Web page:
Archbishop Francis Chullikatt, the Vatican's permanent observer to the United Nations, discussed the Holy See's commitment to formulating a new, comprehensive approach to anti-drug policies in the Americas during a three-day session of the Organization of American States' General Assembly in Antigua.
Current policies surrounding drug abuse, addiction and related crimes must be transformed to hold perpetrators responsible and encourage individuals and communities to make better decisions, he said.
"The global illicit drug problem has become a multidimensional challenge demanding a comprehensive approach that will assist those victimized and those who victimize," he said in his address during the June 4-6 meeting.
Chullikatt emphasized the relationship between drug users, their families and the community, explaining that those who abuse drugs often need ample family support to overcome their addictions. Family support also can help individuals avoid drug addiction altogether.
"Studies on drug abuse consistently reinforce the conclusion that children with nurturing family environments inherit the skills and values needed to avoid the scourges of illicit drugs," he said. The prevention of drug abuse and addiction requires the cooperation of not only the drug users' families, he added, but also the larger community.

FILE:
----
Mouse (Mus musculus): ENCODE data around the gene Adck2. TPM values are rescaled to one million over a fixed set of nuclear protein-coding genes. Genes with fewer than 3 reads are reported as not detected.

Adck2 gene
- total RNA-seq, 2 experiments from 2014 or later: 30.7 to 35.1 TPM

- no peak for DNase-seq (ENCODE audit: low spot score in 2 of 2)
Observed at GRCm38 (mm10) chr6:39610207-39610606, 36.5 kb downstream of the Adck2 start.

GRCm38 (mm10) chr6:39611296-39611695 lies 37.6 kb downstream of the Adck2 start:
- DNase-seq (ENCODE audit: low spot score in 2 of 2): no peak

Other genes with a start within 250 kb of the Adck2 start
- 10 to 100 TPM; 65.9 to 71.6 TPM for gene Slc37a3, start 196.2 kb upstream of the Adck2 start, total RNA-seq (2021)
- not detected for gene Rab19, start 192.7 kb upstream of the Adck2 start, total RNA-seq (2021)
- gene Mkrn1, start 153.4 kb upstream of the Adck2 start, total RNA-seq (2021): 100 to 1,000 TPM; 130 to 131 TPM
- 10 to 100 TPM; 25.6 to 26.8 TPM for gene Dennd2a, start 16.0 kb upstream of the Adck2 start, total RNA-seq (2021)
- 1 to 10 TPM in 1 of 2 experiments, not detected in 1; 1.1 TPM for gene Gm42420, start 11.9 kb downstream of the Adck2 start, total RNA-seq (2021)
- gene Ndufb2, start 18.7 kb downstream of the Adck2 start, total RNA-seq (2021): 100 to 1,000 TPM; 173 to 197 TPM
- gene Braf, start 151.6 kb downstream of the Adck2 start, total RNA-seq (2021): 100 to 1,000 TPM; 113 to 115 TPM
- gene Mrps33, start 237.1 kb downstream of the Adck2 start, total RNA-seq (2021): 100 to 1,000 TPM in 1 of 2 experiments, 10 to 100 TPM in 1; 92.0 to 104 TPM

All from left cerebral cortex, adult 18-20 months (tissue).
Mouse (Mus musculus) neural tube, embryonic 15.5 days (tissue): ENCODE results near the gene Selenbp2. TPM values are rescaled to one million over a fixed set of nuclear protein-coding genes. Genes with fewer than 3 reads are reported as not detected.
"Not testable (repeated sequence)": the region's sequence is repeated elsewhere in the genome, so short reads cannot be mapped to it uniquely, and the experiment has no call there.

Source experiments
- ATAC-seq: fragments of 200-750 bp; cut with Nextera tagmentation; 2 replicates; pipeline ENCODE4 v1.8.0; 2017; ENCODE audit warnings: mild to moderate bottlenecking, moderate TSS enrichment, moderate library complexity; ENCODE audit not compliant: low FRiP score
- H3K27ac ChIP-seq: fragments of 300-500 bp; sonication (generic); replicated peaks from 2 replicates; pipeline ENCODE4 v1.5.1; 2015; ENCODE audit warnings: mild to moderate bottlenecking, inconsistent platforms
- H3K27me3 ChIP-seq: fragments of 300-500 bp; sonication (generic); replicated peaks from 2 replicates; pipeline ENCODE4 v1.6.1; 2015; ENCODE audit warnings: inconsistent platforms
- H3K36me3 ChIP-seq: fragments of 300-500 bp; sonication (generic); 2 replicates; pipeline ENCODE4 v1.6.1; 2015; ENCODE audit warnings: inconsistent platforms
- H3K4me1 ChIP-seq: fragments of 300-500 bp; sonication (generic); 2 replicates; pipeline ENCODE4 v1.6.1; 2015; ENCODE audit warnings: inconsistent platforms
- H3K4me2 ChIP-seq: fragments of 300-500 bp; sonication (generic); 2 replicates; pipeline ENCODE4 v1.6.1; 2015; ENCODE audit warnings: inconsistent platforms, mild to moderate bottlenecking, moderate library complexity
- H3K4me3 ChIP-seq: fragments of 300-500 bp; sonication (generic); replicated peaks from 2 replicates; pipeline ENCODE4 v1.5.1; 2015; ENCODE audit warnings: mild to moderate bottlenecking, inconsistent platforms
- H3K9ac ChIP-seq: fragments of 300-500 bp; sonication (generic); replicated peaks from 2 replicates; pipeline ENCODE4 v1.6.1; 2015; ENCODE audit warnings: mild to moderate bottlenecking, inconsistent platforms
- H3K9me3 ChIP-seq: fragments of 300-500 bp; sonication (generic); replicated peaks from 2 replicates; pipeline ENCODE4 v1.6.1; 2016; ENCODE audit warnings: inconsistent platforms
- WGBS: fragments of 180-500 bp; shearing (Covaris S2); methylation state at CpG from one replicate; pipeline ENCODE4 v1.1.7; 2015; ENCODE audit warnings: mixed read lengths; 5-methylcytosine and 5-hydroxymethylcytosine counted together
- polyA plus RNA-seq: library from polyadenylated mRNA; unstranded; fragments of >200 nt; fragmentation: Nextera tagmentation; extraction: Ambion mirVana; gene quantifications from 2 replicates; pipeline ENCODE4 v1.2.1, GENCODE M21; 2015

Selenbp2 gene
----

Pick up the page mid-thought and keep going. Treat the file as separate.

"When illicit drug abuse destroys the social fabric of families, it inevitably leads to the destabilization of broader society."
The archbishop said drug addicts must turn their lives around to become positive examples for younger generations and demonstrate how to overcome obstacles and protect human dignity.
Addressing the international impact of the drug problem, Chullikatt stressed the recognition of the value of every human being.
"This implies that, in discussing the drug trade and the broader agenda of the Organization of American States, we always place protection of human life at the center of our efforts," he said.
The Holy See strives to maintain and support human dignity and the natural moral order rather than "creating new categories of persons."
In the words of Pope Francis, Chullikatt said: "Dialogue between us should help to build bridges connecting all people, in such a way that everyone can see in the other not an enemy, not a rival, but a brother or sister to be welcomed and embraced."
These words must be put into action so that the OAS and its member-nations can become an instrument of "fraternity between nations and peoples," he said.